TCP Ports Needed for Communication to SQL Server Through a Firewall

SQL Server is a Winsock application that communicates over TCP/IP using the sockets network library. The SQL Server listens for incoming connections on a particular port; the default port for SQL Server is 1433. The port doesn't need to be 1433, but 1433 is the official Internet Assigned Number Authority (IANA) socket number for SQL Server.

A client application communicates to SQL Server using the client-side network library Dbmssocn.dll (or Dbnetlib.dll for SQL Server 2000) and any client using Microsoft Data Access Components (MDAC) 2.6.

When the client establishes a TCP/IP connection, a three-way handshake is done. The client opens a source port and sends traffic to a destination port, which by default is 1433. The client source port in use is random, but is greater than 1024. By default, when an application requests a socket from the system for an outbound call, a port between the values of 1024 and 5000 is supplied. For more information, see "Microsoft Windows 2000 TCP/IP Implementation Details" at the following Microsoft Web site: (  

The server (in this case, SQL Server) then communicates to the client by sending traffic from 1433 back to the port that the client established.

The best way to observe this behavior is to trace a client-to-server communication by using Microsoft Network Monitor or a network sniffer tool. To configure the firewall, you must allow traffic from *ANY* to 1433, and from 1433 to *ANY*, where *ANY* is a port greater than 1024.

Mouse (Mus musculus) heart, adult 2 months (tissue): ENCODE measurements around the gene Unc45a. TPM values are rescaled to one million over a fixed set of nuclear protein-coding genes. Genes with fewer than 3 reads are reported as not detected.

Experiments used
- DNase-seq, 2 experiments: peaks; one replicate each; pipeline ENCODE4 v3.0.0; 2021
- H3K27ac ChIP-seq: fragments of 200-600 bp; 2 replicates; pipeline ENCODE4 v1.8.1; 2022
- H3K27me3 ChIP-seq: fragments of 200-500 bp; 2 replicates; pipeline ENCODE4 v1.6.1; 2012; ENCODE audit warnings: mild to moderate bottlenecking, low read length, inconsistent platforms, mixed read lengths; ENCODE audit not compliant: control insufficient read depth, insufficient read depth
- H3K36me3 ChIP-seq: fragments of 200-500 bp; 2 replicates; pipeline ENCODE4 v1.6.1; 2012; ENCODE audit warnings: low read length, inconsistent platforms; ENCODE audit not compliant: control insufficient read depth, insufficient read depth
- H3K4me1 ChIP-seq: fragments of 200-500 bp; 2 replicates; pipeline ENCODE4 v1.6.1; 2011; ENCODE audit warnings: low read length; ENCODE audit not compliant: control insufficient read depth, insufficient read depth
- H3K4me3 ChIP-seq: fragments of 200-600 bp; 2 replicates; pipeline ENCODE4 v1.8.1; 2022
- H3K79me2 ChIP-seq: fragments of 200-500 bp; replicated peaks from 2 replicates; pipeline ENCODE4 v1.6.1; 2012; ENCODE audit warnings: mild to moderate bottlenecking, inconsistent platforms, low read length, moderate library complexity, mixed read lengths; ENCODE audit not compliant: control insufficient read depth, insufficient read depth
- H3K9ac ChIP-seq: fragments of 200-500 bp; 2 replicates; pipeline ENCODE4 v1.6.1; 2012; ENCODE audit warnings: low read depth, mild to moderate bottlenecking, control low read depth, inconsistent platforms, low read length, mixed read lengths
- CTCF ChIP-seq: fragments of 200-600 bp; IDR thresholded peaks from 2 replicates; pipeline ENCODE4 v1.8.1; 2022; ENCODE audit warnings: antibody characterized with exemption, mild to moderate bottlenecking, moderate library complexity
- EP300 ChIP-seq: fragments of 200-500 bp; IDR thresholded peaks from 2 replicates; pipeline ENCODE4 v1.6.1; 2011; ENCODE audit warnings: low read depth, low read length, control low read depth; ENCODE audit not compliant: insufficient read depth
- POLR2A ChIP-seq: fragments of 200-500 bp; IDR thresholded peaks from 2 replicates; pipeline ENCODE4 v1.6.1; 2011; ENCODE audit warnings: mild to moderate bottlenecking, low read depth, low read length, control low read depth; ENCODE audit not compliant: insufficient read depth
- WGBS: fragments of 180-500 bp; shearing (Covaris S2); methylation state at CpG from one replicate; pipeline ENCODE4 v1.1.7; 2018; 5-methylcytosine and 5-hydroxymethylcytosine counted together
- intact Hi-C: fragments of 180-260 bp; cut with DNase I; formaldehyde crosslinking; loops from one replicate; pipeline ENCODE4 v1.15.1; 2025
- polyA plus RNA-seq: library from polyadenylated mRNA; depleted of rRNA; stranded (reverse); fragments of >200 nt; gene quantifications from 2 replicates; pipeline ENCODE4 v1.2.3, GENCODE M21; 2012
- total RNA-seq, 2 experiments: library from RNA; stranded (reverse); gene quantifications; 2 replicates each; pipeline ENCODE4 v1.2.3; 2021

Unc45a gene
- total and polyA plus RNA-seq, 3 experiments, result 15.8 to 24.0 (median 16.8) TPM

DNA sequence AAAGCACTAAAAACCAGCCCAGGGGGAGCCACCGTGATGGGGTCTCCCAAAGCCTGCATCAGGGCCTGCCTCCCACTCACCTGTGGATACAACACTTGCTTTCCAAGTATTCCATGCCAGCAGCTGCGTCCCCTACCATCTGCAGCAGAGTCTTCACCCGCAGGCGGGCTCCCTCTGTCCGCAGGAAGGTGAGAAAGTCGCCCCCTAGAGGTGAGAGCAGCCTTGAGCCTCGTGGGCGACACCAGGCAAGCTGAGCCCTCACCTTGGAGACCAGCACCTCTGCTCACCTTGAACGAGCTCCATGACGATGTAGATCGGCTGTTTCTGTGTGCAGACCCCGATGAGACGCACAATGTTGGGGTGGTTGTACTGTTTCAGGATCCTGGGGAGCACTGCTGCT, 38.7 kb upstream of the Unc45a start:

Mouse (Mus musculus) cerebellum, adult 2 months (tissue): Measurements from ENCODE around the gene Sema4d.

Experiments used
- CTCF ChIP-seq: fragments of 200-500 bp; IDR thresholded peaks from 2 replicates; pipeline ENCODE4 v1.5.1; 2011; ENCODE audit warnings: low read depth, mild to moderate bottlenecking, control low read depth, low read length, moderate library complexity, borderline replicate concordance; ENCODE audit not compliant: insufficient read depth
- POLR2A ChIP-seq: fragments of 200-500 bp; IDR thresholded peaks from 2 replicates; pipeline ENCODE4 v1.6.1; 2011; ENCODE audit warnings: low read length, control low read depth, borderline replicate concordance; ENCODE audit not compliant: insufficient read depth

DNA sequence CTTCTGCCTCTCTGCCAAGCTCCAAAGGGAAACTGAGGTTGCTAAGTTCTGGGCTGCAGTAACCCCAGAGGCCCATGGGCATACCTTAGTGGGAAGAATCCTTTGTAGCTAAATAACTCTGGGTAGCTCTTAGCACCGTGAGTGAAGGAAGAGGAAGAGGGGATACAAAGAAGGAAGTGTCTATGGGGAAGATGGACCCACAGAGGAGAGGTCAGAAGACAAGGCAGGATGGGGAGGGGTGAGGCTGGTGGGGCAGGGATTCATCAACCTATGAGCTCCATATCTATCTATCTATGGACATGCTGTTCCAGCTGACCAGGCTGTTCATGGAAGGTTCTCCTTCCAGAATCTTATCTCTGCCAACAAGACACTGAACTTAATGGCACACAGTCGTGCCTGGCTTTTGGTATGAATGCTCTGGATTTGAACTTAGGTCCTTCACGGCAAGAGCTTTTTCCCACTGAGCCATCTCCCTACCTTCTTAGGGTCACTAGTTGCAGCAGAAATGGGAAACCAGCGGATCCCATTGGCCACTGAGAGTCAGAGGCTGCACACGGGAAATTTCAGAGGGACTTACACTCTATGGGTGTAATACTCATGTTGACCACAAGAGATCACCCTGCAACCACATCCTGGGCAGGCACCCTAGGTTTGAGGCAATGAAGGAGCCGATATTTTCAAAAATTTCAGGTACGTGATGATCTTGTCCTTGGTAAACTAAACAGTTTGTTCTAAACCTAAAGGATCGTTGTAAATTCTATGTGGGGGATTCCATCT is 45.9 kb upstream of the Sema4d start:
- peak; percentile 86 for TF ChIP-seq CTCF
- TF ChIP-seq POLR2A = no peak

*ANY* -> 1433
1433 -> *ANY*

In addition to using Microsoft Network Monitor, you can also use the TCP/IP Netstat utility to illustrate this. Issuing netstat -an from an MS-DOS command window produces the following results showing three established connections to SQL Server. This example uses as the IP address of SQL Server and as the client IP address. The ports opened by the client are 1746, 1748, and 1750 respectively.

Proto   Local Address          Foreign Address        State
 TCP              LISTENING

The firewall software should allow this dynamic allocation to occur through the use of rules. If it does, you can configure 1433 -> *ANY* established; this will dynamically open the response port after a syn followed by a syn/ack by way of a statefull packet inspection.

There is no way to limit the number of source TCP ports used for a SQL Server client to connect; this would defeat the purpose of having the client allocate a new, unused dynamic port. This is a TCP/IP standard that is defined for Winsock applications; this is not a limitation of SQL Server client communication.

In addition, a named instance of SQL Server 2000 will use a dynamic destination port by default. This port should be changed to a fixed port prior to configuring the firewall. The SQL Server Network Utility should be used to configure the destination port. See SQL Server Books Online for information on how to use the SQL Server Network Utility.

Otherwise, the client computer would need to open a random UDP port and the server UDP port 1434 will be used to send the instance name, and if the instance is clustered, the version of the SQL instance, the TCP port number that the instance is listening on, and the named pipe that the instance is using. However, if the goal is to minimize the number of ports open on the firewall, a static port number should be chosen for the default instance and any named instance. The client computers would need to be configured to connect to a particular ServerName or ServerName instance and specific port number.


Source: Microsoft


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